It was July 23rd 1991. At the edge of a small town named Bickleston stood Mudfield Orphanage. It was a particularly petit and quaint building, but it was terribly rich and each child had their own individual room, though there weren’t many children who resided there.
Sage, a young dark haired girl, was their longest resident. She had been an orphan since birth. Left at the doorstep of Mudfield with nothing of a note or any indication of who might’ve dropped her there.
The thought of who her parents were was always on her mind. She tried to picture what they looked like, if they had long thick black hair like her, if their eyes were coloured uniquely silver like hers were. But her imaginations always left her alone, knowing that whoever they are they didn’t want her.
Eleven years she had been at the orphanage. Anytime a lonely couple would come to seek a child, they never chose to meet Sage. The little girl would've loved to have a family come and choose her, but as the years went by and all the children disappeared and were replaced with new ones, she grew bitter. Her growing speculations were that they didn’t have a liking for her shining silver eyes, or perhaps Sage held an uninviting expression. But what most likely put couples off was the way the other children acted around her. They all seemed frightened by her, and would always avoid her. She didn’t mind, though, she enjoyed keeping to herself.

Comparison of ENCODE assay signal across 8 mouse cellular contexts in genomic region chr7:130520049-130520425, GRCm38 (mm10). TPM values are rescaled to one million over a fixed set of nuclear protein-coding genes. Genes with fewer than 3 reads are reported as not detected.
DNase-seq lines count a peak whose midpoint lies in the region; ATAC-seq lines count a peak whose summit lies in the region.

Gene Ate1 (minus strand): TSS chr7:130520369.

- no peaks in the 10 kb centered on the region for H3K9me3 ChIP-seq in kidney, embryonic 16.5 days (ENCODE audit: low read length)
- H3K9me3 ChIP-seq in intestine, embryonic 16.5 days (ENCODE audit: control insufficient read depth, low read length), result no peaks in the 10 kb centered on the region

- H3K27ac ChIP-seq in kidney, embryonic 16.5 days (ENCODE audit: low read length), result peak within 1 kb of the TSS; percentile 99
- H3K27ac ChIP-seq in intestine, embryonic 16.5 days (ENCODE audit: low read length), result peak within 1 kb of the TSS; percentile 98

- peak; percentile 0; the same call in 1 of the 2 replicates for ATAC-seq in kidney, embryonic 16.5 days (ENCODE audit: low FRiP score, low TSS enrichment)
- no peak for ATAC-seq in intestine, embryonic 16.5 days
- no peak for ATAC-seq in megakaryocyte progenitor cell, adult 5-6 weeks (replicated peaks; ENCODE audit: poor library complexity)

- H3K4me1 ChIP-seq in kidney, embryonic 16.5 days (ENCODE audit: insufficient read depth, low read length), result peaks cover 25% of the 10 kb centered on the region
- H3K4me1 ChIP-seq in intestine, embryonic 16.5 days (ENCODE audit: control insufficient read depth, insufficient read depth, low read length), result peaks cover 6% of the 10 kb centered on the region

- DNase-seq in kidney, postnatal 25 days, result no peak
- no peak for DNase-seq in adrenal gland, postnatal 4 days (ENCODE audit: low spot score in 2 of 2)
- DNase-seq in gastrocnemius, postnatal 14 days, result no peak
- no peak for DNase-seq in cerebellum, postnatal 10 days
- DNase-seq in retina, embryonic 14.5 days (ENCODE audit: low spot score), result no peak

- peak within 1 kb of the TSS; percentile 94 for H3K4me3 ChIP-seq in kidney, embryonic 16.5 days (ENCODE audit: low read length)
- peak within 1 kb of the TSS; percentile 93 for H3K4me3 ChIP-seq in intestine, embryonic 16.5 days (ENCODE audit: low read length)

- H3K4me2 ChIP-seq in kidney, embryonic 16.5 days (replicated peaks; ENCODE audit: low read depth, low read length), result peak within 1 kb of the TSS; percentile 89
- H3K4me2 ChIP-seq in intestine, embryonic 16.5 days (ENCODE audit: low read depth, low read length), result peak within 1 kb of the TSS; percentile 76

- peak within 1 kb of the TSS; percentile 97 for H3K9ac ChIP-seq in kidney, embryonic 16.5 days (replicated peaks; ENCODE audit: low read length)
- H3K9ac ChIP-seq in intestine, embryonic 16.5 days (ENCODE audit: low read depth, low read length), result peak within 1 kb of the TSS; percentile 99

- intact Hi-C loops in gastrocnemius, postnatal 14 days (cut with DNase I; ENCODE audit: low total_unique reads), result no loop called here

Sage sat in her small room at her dark brown desk with her fingers swiping quickly along the pages of an old book. Her silver eyes darted along the words like they were racing each other. Her dark curly hair tumbled at either side of her face and sprawled onto the desk. Her sharp brows arched down in intense concentration forcing her eyes to stay on the book.
The mild sunlight of the youthful summer fell in through her window lighting up the pages. Her room had a rich scent of birch and dust as it was quite an old building. All that was in her room was a small metal bed, a dusty bookshelf, a desk and a window that looked over acres of green fields.
After many pages of adventure, she decided to look up at the time. The old clock on her wall read quarter to nine. She was five minutes late to her last lesson of the year.
Since the orphanage was so small, only holding around 30 children, they were able to have a classroom inside the building. Half of the children did attend a normal school further into the town, but Sage chose to remain at Mudfields with the rest. She had enough trouble with the children here she had no intentions of meeting new ones.
Sage had been late to almost every lesson in her lifetime. It wouldn’t of mattered anyway; she could learn and understand information quickly even from a young age, so the effort to try was lost from her.